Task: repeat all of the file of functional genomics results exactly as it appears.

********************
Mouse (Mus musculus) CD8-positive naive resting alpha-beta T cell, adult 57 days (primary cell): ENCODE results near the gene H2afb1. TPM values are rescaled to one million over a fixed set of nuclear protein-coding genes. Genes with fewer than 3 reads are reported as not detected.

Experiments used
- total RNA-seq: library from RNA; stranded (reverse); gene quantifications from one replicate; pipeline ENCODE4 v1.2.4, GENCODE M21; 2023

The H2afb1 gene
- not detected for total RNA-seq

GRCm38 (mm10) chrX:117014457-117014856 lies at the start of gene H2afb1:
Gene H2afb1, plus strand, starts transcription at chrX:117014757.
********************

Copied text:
Mouse (Mus musculus) CD8-positive naive resting alpha-beta T cell, adult 57 days (primary cell): ENCODE results near the gene H2afb1. TPM values are rescaled to one million over a fixed set of nuclear protein-coding genes. Genes with fewer than 3 reads are reported as not detected.

Experiments used
- total RNA-seq: library from RNA; stranded (reverse); gene quantifications from one replicate; pipeline ENCODE4 v1.2.4, GENCODE M21; 2023

The H2afb1 gene
- not detected for total RNA-seq

GRCm38 (mm10) chrX:117014457-117014856 lies at the start of gene H2afb1:
Gene H2afb1, plus strand, starts transcription at chrX:117014757.